What was the first record that you ever bought? What was the first concert that you saw? What kind of impact did they have on you deciding to become a singer?
The first vinyl for me was all of the current Beatles albums. My first concert was The Who at The Forum in L.A. Those things, along with hanging with musicians (as a groupie at that point) inspired me to want to be around music, and moreover, gave me the confidence that I knew I could make it as a singer and front person.

What was the first band that you joined? What kind of music did the band play?
The first band for me was a garage band who didn’t even have a name. We played all original basic rock, and played parties and dances.

Did you listen to any ska or reggae music when you were growing up? What was your first introduction to ska and reggae music?
I had heard of reggae music and was familiar with artists such as Bob Marley, but was never a fan of it. I prefer my music a lot rockier. I never even heard of ska until The Boxboys introduced me to it and announced they wanted to change their musical genre from new wave to ska.

How did you meet the other members of The Boxboys? When did you join the band?
My mother worked in radio with Greg Sowder’s (The Boxboys’ drummer) father, and he mentioned to my mom that his son had a band and was looking for a female lead singer. We hooked up and when I auditioned, that’s when I met the rest of the band members. I believe this was approximately 1978-79.

How did you end up choosing to call the band The Boxboys?
They already had the name dialed-in when I joined. I wasn’t happy about being a Boxboy, I would’ve rather been a Boxperson

What was the LA music scene like in the early days of The Boxboys? Were there any other ska bands?
Mostly new wave and punk. There were virtually no ska bands at that time. That’s why they guys wanted to go in that direction because no one else was doing the same – especially female-fronted bands.

What was it like to play shows at the O.N. Klub? Do you have any particular memories of shows at the club?
Oh My God! – I completely forgot about playing that club. I would’ve never thought of it had you not mentioned it. I remember it was a really fun gig. Very respectably attended. We got a good response that night.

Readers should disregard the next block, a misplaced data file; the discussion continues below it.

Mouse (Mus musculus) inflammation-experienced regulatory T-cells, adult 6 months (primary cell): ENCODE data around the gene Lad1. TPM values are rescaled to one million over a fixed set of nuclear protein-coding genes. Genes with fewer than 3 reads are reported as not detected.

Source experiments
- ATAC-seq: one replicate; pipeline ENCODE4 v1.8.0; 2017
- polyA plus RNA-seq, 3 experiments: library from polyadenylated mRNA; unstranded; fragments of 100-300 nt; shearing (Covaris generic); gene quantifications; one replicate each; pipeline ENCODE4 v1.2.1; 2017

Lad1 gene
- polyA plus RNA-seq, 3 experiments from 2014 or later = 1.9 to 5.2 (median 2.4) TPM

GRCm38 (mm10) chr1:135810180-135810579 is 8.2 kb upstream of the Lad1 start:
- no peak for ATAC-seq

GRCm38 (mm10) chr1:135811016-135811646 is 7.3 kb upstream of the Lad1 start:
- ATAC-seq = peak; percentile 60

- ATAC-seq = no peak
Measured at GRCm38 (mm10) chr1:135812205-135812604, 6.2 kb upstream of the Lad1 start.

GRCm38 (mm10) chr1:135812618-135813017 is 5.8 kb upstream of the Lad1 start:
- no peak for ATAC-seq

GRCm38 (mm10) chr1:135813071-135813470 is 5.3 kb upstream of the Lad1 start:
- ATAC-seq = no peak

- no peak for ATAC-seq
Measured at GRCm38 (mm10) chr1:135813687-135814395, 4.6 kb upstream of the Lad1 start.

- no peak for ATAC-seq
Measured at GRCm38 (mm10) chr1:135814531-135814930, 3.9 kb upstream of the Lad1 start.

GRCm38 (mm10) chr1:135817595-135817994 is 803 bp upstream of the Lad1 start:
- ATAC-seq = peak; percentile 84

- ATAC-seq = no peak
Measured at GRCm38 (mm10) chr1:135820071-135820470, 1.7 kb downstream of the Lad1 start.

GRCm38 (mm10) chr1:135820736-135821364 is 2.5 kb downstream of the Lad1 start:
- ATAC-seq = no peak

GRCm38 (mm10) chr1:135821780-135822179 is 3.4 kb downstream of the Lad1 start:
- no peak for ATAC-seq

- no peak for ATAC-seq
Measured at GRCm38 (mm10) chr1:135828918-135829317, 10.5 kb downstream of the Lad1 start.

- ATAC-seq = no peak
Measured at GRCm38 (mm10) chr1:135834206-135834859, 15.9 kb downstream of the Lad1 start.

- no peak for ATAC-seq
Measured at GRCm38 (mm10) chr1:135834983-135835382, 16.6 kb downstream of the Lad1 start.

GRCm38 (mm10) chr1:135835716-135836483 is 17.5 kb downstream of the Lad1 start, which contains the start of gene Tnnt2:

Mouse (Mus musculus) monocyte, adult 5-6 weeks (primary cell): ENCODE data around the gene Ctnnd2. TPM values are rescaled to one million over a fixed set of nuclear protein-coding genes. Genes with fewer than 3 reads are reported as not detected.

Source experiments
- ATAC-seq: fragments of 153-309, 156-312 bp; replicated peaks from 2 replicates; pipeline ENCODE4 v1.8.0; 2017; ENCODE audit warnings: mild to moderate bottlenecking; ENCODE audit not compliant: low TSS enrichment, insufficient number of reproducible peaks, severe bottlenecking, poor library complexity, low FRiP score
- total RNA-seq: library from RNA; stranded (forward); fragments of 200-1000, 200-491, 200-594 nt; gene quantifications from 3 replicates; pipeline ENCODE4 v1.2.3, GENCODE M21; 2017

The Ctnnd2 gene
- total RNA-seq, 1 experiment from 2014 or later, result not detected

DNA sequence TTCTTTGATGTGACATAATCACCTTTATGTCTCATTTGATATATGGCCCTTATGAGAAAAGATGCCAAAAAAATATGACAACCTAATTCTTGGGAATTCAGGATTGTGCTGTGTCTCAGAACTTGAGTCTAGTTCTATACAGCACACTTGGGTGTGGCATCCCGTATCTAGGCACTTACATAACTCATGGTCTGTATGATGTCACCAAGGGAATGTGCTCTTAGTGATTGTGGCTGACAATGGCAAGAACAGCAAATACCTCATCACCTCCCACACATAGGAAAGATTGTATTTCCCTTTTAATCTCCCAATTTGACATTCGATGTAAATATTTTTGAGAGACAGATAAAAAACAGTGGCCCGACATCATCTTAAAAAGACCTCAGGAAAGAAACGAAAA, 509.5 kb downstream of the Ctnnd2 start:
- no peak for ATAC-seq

Can you share any unusual or memorable stories about any shows the band played?
We played with Teri Nunn and Berlin, due to the fact that we had the same management.

Tell me about recording the American Masquerade and Uptown Yankee Ska singles. Did you write any of the songs on the singles?
I contributed to those songs lyrically, however, they were mainly written by the band members. I remember we recorded at a studio in San Diego, I believe. We recorded both songs in one day – including mix-down, and we were there for many hours. And let me correct you – the description of our music was “Uptown Yankee Ska”. The single contained the songs ‘American Masquerade” and “Separate Rooms”

Why did you decide to leave The Boxboys?
That music and stage person was so not me. I’m a rock and roller. My main influence in terms of getting into music as a singer and front person was Alice Cooper. I am all about being flamboyant and playing up my sexuality and image onstage. With all due respect to The Boxboys, they did nothing but encourage me to play-down those aspects. They dressed me up in a suit, tie, porkpie hat, hair in a bun, and taught me how to “skank”. While it was an “interesting” experience, my heart was not in it.

You've gone on to become a iconic and well know lead singer in the heavy metal band Bitch. How do you look back on your days in The Boxboys?
I have fond memories of being a “Boxboy”. The guys were great, it got my feet wet in terms of stage experience and recording, and it was great to finally be a part of a functioning band. But I think I’m a better “bitch” than I was a “Boxboy”….

The Boxboys only recorded two singles with Weiss on lead vocals and both are long out-of-print and nearly impossible to find. However the Tone And Wave blog was kind enough to share copies and they are below for your downloading pleasure. They are definitely worth a listen based on their historical importance to the growth of ska in LA and the U.S.

Uptown Yankee Ska 7" (1979-80)

A - American Masquerade
B - Come See About Me

Skaletones From The Closet 7" (1980)

A - Separate Rooms
B1 - Busy Boy
B2 - Go Go

The Boxboys - Uptown Yankee Ska/Skaletones From The Closet


Anonymous said...

Fantastic interview, Marco! I think I saw them once, but not at the ON Klub. Maybe at the Whiskey A-Go-Go? I had their second single, but lost it years ago. thank you for uploading it! There was another great LA Ska band around the same time, called The Skanksters. They only had a demo cassette, that they sold at shows. I wish I still had it! Len in LA.

Anonymous said...

I was the second singer in the Boxboys, Lisa Bosch and had a great time in the band. Nice interview

Anonymous said...

I wish I had the cassette as well. Great songs.

Busurfnerd said...

Lisa Boschbwas the true Skanster mod
Singer one prpcers tv ad’singer 2 was Betsy and she wanted pat benatar but Ivan and Scott band Gregnnans Monroe wrote for the right woman. Lisa from the DONUTS WAS KEY. I AM CURENNLY TRANSFERRING ALL TAPES TO DIGITAL


Unfortunately Betsy never under stood that we where the SMART PEOPLE EEP ALIVE WITH OUR STYLES. WE OWNED CERTAIN SONGS NO ONW MATCH.

MUNROE IS MY MENTOR INTO SKA/MOD AND I MISS HIM. WHAT A CHARACTER. THE NAME CAME SBOUT FOE SEVARAL REASONS. I LOVED DOING THE stones “I’m Free, NIGHT TRAIN OYR EXPLOSIVE CLOSER, “COME SEE ABOT ME’ the supremes , The simple old tune Solomon Gundy. We had fun. That’s SKA. it’s not dumb it’s a sense of freedom allowing us to explore rhythms. Betsy is not the right person to interview why we stared.

Unknown said...

I saw them at the Roxy opening for 20/20. Back then they played two shows so I stayed and saw both bands play twice!